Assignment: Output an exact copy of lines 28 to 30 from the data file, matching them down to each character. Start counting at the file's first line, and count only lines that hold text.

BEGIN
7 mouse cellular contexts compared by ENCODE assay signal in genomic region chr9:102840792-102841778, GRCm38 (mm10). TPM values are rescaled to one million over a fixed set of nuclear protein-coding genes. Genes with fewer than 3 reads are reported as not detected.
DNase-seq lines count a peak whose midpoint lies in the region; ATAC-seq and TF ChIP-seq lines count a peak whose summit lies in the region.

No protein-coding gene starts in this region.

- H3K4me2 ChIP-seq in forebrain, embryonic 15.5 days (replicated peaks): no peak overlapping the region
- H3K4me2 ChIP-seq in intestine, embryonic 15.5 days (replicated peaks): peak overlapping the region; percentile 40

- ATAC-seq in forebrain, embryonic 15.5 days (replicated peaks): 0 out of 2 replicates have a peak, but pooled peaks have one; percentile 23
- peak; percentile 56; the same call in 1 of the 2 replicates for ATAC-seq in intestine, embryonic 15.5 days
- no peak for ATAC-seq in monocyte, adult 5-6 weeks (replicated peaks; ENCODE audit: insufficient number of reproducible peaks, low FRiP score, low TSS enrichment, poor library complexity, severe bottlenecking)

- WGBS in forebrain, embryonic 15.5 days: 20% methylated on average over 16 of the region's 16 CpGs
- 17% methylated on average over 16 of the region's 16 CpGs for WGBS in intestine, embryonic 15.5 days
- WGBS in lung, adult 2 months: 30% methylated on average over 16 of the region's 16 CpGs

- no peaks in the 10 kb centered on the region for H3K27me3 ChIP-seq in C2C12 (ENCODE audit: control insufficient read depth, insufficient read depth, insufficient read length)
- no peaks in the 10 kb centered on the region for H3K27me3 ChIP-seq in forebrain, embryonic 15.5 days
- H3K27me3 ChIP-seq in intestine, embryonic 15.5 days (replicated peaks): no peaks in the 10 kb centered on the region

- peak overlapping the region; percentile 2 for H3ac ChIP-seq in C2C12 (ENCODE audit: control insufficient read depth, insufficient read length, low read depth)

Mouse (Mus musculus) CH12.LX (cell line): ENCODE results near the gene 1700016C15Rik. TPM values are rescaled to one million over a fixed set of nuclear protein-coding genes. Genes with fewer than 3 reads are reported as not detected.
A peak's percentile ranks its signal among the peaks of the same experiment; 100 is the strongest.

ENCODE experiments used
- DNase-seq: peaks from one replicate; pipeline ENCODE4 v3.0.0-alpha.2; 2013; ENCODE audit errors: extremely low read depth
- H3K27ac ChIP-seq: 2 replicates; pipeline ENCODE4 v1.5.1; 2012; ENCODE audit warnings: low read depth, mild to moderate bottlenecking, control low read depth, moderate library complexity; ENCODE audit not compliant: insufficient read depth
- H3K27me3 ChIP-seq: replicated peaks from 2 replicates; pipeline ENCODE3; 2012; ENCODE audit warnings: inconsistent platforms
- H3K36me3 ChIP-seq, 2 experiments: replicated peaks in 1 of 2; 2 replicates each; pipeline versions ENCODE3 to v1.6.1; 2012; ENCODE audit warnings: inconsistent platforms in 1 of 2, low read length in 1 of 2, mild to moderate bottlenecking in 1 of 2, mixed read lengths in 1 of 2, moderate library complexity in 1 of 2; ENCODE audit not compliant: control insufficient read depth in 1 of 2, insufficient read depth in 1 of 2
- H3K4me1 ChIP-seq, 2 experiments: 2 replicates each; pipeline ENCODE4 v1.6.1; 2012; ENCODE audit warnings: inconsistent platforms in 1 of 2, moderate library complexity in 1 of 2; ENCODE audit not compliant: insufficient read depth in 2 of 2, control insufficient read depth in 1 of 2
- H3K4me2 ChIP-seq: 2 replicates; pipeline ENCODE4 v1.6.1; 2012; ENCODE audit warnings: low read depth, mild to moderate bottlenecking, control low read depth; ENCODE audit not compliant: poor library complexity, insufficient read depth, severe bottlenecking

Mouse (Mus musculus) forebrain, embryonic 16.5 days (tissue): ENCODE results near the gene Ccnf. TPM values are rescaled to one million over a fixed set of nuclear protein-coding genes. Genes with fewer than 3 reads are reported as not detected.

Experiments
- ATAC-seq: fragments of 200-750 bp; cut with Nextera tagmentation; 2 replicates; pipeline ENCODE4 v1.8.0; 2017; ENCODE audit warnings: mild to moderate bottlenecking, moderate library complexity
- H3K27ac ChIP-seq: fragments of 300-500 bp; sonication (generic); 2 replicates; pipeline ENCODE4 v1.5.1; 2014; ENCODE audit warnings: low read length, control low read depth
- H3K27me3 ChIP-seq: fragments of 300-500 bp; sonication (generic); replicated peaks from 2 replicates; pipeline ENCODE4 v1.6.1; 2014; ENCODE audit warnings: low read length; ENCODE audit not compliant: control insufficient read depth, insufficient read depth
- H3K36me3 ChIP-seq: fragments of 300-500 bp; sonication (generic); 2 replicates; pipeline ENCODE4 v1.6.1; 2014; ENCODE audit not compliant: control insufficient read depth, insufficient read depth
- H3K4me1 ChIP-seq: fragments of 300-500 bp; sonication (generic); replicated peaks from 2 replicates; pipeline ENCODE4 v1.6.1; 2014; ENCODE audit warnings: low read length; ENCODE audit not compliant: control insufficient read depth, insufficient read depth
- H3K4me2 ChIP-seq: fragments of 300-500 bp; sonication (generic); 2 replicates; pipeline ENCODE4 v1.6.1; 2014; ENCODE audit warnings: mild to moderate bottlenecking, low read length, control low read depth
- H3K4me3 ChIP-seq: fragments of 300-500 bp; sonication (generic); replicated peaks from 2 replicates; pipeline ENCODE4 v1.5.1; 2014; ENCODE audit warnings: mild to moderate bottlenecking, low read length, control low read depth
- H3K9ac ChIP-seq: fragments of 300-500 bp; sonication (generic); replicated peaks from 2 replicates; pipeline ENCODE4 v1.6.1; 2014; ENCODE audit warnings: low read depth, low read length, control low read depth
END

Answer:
- H3K27ac ChIP-seq: fragments of 300-500 bp; sonication (generic); 2 replicates; pipeline ENCODE4 v1.5.1; 2014; ENCODE audit warnings: low read length, control low read depth
- H3K27me3 ChIP-seq: fragments of 300-500 bp; sonication (generic); replicated peaks from 2 replicates; pipeline ENCODE4 v1.6.1; 2014; ENCODE audit warnings: low read length; ENCODE audit not compliant: control insufficient read depth, insufficient read depth
- H3K36me3 ChIP-seq: fragments of 300-500 bp; sonication (generic); 2 replicates; pipeline ENCODE4 v1.6.1; 2014; ENCODE audit not compliant: control insufficient read depth, insufficient read depth